July brought Native Hope and the surrounding communities many opportunities for outreach and flourishing connections. The team traveled nearly 1,500 miles around the state to attend fellowship events and provide assistance for programs and organizations to, in turn, provide for their communities.
Our monthly travel began July 9. Native Hope delivered a van full of necessities to Carol Quilt at the Episcopal Church in Fort Thompson, S.D. We unloaded boxes with smiles and laughter. Carol, family, and friends prepared the garage for storage and helped the Native Hope team unload when we arrived. With much appreciation, Carol emphasized how thankful she and the community are for Native Hope’s generosity and offered a donation in return.
On July 15, we headed to the Pine Ridge reservation. First, we delivered various Native American books to the BEAR (Be Excited About Reading) Program and distributed a fellowship check to Yvonne “Tiny” DeCory – an Oglala Lakota and Native Hope fellow in Pine Ridge, SD. Tiny is the founder of the BEAR Program on the Pine Ridge Reservation, which she created to discourage and fight the suicide epidemic amongst youth and adults in Indian Country. Tiny’s 2021 fellowship will fund valuable talking circles for at-risk teens who require support. She also hopes to offer children a sense of identity and leadership-building skills. The BEAR Program team provides these assets by promoting literature and encouraging artistic expression. Native Hope is confident that the books will be thoroughly loved in their new home.
We then made our way to deliver a trailer full of essential items to the LaCreek CAP office in Martin, S.D. A crew of helpers was ready to unpack boxes full of various household items, furniture, clothing, and more. Those from the community who helped unload were excited while they made a game out of unloading.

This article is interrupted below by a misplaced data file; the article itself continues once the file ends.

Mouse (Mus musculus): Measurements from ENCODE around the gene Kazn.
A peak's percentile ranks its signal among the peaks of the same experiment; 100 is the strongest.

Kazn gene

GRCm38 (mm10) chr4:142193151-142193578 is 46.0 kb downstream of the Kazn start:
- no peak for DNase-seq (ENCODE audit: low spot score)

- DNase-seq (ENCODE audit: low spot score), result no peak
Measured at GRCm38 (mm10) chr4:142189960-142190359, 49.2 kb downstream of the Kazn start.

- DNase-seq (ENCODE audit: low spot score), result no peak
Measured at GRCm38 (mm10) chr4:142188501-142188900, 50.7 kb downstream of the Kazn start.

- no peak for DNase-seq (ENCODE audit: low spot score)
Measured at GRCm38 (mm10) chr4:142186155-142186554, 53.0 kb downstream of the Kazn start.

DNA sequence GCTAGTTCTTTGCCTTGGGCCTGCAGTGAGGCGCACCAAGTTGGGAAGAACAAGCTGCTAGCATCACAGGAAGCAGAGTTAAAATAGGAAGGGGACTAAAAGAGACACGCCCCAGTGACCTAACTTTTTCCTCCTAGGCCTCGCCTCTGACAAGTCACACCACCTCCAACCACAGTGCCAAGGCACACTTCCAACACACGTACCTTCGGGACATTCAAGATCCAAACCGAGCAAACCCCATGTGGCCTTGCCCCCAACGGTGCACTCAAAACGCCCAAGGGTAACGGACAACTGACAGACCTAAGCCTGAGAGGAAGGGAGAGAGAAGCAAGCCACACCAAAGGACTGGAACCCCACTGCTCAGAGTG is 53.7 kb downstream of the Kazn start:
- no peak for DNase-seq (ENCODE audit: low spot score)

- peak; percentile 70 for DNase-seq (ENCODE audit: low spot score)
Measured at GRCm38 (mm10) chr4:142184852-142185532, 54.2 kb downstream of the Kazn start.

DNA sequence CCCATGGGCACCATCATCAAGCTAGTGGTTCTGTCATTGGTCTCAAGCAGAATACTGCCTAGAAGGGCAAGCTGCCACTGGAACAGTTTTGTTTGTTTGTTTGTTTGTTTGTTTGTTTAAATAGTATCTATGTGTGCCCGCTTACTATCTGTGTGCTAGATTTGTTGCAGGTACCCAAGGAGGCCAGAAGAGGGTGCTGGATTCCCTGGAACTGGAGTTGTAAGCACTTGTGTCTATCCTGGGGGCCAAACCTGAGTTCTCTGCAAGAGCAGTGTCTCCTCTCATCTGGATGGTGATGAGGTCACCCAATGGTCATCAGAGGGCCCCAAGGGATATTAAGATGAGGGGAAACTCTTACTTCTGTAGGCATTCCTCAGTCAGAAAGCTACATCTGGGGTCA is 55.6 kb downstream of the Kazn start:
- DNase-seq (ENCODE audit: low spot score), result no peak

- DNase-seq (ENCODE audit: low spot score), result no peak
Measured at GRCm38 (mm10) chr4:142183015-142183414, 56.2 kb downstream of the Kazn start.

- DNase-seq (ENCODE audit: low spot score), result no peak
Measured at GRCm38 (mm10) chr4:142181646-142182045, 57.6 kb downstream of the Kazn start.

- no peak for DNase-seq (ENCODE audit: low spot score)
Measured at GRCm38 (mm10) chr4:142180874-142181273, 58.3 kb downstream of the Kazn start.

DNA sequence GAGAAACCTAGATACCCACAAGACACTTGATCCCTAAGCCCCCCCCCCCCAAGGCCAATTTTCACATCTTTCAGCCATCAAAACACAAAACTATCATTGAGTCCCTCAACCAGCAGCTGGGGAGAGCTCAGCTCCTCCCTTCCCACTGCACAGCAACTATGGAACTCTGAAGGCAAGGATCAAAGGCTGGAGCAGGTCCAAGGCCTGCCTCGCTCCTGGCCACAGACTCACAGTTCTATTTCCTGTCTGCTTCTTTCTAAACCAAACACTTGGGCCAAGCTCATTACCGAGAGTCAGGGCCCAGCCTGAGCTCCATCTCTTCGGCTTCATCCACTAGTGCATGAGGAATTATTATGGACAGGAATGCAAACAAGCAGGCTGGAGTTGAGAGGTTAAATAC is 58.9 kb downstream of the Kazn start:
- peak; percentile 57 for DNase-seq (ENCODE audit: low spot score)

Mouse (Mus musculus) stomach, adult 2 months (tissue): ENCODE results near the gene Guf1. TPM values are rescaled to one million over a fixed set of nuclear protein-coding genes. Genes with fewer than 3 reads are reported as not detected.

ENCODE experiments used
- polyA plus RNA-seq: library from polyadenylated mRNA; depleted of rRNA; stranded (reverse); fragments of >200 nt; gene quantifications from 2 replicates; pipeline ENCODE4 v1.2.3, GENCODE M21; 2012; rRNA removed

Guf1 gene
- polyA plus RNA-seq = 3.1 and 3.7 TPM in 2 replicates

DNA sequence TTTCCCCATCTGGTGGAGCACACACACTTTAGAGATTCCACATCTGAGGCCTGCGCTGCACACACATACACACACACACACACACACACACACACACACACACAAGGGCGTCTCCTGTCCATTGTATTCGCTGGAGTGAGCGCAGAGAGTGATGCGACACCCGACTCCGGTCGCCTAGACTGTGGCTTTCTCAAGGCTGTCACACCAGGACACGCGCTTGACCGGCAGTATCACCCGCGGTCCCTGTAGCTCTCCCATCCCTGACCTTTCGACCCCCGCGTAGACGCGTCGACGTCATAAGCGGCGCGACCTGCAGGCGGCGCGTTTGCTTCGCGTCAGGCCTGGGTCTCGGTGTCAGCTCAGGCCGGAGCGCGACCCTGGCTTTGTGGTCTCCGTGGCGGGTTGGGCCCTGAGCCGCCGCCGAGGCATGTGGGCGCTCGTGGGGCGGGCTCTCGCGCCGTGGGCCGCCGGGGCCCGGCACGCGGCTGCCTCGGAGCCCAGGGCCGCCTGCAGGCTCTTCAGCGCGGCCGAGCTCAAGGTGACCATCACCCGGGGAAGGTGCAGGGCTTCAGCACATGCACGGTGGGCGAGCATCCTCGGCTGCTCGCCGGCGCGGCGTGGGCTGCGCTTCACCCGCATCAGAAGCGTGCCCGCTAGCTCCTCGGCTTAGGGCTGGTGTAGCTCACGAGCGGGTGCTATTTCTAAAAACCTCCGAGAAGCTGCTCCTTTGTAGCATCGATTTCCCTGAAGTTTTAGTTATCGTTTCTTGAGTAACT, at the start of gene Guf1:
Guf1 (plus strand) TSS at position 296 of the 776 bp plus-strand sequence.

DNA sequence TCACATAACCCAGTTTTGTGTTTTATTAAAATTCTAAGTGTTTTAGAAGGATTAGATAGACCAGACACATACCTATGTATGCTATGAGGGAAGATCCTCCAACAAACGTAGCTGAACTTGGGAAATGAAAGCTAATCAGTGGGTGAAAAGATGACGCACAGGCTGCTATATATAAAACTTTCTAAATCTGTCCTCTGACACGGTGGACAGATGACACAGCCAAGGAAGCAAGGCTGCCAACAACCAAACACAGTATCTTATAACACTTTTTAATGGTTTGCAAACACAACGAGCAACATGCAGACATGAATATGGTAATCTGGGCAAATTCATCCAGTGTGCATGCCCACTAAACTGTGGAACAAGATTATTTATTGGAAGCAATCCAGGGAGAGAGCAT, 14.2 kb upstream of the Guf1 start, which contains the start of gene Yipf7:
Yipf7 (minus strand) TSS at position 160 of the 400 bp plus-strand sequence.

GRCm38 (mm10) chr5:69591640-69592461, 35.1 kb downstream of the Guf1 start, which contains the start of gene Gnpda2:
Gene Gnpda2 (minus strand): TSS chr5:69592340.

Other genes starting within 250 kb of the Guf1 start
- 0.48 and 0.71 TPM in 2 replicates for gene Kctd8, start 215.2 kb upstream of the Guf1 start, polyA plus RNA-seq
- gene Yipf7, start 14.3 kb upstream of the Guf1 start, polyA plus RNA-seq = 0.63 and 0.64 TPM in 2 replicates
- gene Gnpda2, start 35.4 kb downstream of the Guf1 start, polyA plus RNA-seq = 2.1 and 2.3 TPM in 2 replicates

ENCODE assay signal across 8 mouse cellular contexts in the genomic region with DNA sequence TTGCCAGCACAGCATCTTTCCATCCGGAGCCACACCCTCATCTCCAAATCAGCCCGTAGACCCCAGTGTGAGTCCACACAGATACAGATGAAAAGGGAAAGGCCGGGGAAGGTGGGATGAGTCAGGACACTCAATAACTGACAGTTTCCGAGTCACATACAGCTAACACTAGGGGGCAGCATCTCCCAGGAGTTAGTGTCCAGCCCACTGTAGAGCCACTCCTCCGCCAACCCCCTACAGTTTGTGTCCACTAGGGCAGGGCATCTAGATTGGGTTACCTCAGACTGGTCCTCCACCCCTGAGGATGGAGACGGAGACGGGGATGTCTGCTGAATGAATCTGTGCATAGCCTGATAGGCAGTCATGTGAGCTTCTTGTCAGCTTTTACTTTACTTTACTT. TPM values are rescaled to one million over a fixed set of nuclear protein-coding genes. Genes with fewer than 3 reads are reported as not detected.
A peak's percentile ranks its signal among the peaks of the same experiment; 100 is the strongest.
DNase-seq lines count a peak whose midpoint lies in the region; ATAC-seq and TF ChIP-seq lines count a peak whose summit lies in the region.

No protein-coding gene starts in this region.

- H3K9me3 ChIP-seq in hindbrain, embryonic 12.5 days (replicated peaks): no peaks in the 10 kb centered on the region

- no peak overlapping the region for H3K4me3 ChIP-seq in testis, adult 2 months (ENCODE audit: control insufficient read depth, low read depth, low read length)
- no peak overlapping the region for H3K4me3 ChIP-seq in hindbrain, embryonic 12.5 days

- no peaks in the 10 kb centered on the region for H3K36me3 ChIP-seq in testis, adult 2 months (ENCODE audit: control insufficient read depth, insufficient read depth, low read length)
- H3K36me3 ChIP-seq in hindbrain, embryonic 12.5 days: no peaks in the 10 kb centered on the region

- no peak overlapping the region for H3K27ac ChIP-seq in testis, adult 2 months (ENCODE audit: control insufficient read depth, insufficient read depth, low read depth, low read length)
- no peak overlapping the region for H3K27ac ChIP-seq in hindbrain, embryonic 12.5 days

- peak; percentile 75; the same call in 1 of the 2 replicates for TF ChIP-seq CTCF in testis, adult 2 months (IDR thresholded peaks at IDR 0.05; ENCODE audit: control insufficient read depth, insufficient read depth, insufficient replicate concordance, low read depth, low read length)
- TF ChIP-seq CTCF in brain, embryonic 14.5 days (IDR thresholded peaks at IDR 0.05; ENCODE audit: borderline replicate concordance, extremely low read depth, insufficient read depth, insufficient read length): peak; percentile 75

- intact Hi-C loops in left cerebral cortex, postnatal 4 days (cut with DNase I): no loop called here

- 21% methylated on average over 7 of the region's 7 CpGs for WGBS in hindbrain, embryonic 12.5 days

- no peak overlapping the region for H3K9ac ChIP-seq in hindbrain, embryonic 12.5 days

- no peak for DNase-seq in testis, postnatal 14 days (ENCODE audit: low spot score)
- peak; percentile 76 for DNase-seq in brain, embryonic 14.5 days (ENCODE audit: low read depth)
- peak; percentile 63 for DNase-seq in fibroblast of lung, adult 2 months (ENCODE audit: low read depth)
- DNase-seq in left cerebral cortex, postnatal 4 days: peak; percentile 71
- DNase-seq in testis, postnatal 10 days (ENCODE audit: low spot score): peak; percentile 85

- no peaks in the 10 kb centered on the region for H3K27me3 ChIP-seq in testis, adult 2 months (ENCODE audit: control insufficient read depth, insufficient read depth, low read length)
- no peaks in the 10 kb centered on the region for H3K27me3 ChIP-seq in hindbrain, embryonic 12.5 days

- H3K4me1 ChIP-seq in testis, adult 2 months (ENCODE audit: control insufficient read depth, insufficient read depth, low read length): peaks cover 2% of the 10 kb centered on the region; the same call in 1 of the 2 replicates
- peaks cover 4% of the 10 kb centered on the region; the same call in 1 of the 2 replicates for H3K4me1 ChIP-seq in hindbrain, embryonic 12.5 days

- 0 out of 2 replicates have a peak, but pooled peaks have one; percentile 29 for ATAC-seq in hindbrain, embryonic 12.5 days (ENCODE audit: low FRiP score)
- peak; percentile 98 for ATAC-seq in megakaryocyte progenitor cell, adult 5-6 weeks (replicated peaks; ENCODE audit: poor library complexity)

Next on our agenda was a quick delivery on July 19 to Toni Goodlow, a drug and alcohol coordinator for the Lower Brule Drug Court. Two members of Lower Brule Drug Court were leaving for rehabilitation centers and needed clothing and hygiene products. The two didn’t have anything but the clothes on their backs at the time, and Toni mentioned, “I don’t like that these men don’t have their things, so it’s nice to have you guys help us out.” A week and a half later, we provided extra clothing and hygiene for the men, who successfully arrived at their rehabilitation centers earlier that week.
On July 20, the Native Hope team spent the morning in Fort Thompson, first delivering snacks and drinks for a Youth Wellness Fair hosted by Indian Health Services at the Wellness Center on Wednesday, July 21. The event was open to the community and offered activities such as inflatables and a face painting station for the kids. We provided snacks for the attendees.
Ending the morning of July 20, we met with St. Joseph’s Indian School staff to brainstorm on building the new Crow Creek baseball field in Crow Creek, S.D. Investing time in this exciting project includes the City of Chamberlain, Crow Creek Housing Authority, St. Joseph’s Indian School, and Native Hope. The primary goal for the day was to see what needs to be done and get the ball rolling. We are thrilled to start breaking ground and hope to take action within the coming months.
That afternoon, Native Hope staff packed to attend a Lakota Language Conference, Tokatakiya Lakota Iyapi Woanwanglake, in Rapid City, S.D., organized by Beverly Running Bear — an Oglala Lakota, Black Hills State professor and Native Hope fellow. The language preservation meeting was Wednesday, July 21. Bev hosted a successful turnout of Lakota-speaking elders who discussed protecting and sustaining the Lakota language for future generations.
The number of remaining Lakota speakers is concerning. Roughly 11.8% of tribal members speak the language fluently. Last year, the Lakota people lost several elders due to the COVID-19 pandemic. Bev’s goal for her fellowship is to work with Lakota elders who wish to find traditional ways to save the Lakota language and discuss the language’s future. Bev hopes to create a history of authentic, fluent speakers to serve as a tool for the youth to carry on the Lakota language and culture.